A paper first published in Professional Manager, UK, March 2007 issue.
© Professional Manager and Lindsay Camp. Reprinted with permission.
Published here April 2008.

Editor's Note | Introduction | So What is Good Writing? 
Writing for Results: Very Briefly Indeed | Make Three Assumptions 
Better Writing: Next Steps? | Top Ten Copywriter's Tips

Writing for Results: Very Briefly Indeed

I want to focus mainly on the all-important relationship between reader and writer. So I'm going to deal with the last of my "three Rs" much more briefly than it really deserves. In fact, I'm going to do it in bullet points:

  • Remember that everything you write, even a hasty email to a client, will have a result of some kind - even if it's not as tangible or measurable as that of an ad selling washing-up liquid
  • Be clear about what you want the result to be - ensuring that you are realistic about what a single communication can hope to achieve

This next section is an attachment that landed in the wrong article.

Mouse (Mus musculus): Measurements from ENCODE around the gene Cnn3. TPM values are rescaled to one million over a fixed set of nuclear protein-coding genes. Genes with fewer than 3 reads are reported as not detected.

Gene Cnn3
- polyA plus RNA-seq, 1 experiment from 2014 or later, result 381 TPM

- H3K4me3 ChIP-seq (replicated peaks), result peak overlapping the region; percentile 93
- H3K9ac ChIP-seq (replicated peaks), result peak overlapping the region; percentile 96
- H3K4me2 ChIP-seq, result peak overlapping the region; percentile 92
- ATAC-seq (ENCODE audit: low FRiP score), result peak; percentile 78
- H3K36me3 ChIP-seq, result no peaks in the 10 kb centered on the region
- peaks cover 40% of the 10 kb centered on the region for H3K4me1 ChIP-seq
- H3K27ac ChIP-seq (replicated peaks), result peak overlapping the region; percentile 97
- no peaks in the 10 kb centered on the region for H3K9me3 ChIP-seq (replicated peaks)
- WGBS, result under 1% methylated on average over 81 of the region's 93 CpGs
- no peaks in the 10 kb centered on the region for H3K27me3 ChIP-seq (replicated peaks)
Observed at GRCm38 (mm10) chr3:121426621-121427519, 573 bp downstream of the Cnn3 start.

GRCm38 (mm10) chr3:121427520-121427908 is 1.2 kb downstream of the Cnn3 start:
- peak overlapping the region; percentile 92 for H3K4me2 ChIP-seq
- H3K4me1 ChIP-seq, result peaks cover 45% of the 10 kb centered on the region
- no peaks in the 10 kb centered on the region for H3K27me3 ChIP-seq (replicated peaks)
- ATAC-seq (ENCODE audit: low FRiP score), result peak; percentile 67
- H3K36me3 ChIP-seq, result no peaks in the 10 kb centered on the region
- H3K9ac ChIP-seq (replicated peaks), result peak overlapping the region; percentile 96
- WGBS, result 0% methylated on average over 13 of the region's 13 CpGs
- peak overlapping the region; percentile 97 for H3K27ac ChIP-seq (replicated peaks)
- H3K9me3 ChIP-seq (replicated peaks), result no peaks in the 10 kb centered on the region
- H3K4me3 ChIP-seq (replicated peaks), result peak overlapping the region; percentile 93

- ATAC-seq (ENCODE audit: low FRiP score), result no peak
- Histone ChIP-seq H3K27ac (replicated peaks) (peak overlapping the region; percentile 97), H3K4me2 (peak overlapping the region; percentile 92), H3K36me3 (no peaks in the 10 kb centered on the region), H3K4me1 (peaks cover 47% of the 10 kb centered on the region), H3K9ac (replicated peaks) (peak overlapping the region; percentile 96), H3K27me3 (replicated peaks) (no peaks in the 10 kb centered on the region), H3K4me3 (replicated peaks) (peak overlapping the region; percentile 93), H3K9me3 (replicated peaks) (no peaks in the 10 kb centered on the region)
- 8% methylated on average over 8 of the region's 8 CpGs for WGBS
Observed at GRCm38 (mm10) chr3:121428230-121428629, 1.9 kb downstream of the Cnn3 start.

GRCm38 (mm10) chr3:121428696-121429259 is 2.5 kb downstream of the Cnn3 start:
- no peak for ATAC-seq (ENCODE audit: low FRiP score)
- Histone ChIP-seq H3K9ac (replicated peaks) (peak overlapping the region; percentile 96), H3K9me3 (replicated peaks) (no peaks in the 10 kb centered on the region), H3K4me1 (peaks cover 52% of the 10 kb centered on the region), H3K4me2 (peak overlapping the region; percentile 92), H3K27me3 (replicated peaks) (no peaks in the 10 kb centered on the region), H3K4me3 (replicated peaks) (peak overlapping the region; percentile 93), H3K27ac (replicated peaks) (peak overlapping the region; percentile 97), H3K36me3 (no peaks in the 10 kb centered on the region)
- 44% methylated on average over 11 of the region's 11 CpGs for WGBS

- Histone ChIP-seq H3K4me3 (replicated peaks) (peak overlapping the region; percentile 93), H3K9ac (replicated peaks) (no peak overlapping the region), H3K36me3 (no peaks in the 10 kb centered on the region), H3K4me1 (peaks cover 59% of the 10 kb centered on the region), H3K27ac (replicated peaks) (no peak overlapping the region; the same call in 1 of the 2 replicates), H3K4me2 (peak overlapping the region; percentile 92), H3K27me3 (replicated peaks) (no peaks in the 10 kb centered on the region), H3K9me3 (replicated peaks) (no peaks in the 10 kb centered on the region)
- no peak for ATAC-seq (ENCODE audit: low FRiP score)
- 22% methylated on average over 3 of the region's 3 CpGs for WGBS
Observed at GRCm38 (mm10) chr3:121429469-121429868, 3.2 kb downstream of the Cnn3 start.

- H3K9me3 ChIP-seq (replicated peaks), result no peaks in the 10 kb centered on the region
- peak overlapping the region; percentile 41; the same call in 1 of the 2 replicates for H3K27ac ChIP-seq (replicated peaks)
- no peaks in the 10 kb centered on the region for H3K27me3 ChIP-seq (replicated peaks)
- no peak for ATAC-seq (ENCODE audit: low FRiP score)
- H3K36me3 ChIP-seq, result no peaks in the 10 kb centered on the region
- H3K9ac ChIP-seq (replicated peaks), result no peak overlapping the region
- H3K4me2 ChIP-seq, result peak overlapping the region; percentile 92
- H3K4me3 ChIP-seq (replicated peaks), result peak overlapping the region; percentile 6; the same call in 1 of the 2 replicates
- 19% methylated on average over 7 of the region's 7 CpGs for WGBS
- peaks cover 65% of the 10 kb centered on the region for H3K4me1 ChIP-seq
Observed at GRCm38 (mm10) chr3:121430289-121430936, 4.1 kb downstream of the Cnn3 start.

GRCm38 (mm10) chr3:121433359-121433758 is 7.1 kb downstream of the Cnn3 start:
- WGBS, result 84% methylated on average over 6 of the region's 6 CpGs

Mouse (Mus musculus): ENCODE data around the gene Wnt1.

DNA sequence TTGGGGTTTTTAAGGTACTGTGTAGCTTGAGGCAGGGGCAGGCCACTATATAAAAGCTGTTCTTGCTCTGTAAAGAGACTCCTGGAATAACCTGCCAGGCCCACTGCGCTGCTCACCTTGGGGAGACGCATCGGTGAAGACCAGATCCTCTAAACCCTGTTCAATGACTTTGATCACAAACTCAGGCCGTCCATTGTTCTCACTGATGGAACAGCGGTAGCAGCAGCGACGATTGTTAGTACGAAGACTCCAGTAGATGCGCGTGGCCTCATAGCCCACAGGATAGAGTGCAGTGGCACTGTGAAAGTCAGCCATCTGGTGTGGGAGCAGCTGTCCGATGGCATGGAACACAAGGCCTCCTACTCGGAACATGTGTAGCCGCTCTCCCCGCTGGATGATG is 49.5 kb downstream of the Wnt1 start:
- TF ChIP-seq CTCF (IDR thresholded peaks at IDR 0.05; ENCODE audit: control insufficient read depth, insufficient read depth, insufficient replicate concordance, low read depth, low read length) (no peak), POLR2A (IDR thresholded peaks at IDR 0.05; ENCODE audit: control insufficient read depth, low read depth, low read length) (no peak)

• Stay focused on the result you want, as you write - to avoid overloading your reader with information that may hinder you from achieving it

Perhaps that all sounds blindingly obvious to you? I agree. But it astonishes me how much business communication I see - even the expensively produced professional kind - that utterly fails to observe these principles.

It's all about the reader

Bring to mind the very best business communications you've come across, and I think you'll agree that what distinguishes them is the seemingly effortless way in which they connect with you, the reader. They draw you in. You feel as if you are being addressed directly, in a way that reflects your interests, attitudes and concerns. You feel engaged.

How's it done? Well, I believe there is a bit of an art to getting inside the reader's head in this way. But the good news is, it's very largely common sense.

So What is Good Writing?  So What is Good Writing?

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